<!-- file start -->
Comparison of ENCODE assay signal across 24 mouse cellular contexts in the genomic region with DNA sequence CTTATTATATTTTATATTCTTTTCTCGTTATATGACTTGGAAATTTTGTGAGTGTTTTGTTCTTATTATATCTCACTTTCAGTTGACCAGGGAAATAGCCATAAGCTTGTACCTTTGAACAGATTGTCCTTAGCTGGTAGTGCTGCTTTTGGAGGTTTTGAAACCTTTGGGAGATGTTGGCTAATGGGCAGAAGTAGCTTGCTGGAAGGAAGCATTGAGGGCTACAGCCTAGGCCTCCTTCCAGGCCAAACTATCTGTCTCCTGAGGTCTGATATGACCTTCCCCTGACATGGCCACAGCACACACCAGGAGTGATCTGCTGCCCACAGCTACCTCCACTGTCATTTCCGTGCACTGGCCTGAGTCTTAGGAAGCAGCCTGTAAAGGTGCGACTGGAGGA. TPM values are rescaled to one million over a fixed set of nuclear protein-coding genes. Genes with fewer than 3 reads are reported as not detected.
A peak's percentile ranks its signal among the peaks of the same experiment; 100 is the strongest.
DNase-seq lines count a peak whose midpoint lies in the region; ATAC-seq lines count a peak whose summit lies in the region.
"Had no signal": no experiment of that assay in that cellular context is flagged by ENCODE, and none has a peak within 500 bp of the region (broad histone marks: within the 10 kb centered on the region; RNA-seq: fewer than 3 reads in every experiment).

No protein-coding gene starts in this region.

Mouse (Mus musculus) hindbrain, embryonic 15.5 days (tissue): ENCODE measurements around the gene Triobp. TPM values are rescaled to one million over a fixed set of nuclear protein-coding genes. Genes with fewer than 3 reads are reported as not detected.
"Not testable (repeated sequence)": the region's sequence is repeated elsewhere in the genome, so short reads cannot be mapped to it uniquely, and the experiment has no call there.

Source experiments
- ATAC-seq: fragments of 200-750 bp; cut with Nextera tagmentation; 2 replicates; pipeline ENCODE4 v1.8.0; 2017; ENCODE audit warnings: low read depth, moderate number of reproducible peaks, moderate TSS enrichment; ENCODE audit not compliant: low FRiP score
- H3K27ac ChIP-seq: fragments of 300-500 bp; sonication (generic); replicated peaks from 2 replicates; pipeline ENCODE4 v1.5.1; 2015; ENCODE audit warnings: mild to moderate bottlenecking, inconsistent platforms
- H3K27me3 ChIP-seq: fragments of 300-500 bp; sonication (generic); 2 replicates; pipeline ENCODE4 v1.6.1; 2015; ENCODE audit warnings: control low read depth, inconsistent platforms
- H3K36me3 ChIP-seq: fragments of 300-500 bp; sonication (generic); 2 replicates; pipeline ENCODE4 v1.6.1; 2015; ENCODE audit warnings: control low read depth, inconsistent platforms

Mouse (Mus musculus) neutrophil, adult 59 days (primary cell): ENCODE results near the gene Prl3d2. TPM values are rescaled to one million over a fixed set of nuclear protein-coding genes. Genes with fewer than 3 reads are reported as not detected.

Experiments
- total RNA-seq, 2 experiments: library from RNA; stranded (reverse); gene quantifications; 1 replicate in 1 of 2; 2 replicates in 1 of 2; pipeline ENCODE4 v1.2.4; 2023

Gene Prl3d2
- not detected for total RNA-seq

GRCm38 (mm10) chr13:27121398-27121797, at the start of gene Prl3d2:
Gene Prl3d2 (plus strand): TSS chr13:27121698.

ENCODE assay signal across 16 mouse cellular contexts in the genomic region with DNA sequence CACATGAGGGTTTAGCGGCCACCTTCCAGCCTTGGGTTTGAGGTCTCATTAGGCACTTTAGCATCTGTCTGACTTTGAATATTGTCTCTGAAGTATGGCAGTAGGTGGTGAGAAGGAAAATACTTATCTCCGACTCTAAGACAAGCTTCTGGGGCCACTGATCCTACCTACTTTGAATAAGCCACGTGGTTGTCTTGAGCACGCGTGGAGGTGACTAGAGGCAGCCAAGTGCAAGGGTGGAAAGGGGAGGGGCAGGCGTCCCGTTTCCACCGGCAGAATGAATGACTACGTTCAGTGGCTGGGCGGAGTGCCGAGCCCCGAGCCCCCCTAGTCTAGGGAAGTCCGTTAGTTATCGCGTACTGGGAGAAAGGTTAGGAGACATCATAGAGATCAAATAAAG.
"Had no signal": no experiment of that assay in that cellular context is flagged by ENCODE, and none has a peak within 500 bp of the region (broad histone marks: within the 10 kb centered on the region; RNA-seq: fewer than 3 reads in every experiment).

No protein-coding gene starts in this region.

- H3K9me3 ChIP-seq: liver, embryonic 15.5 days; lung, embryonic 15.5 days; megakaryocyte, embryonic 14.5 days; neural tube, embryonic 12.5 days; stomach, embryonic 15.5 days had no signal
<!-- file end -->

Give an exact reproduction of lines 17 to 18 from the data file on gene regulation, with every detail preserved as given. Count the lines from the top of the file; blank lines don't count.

- not detected for total RNA-seq

GRCm38 (mm10) chr13:27121398-27121797, at the start of gene Prl3d2: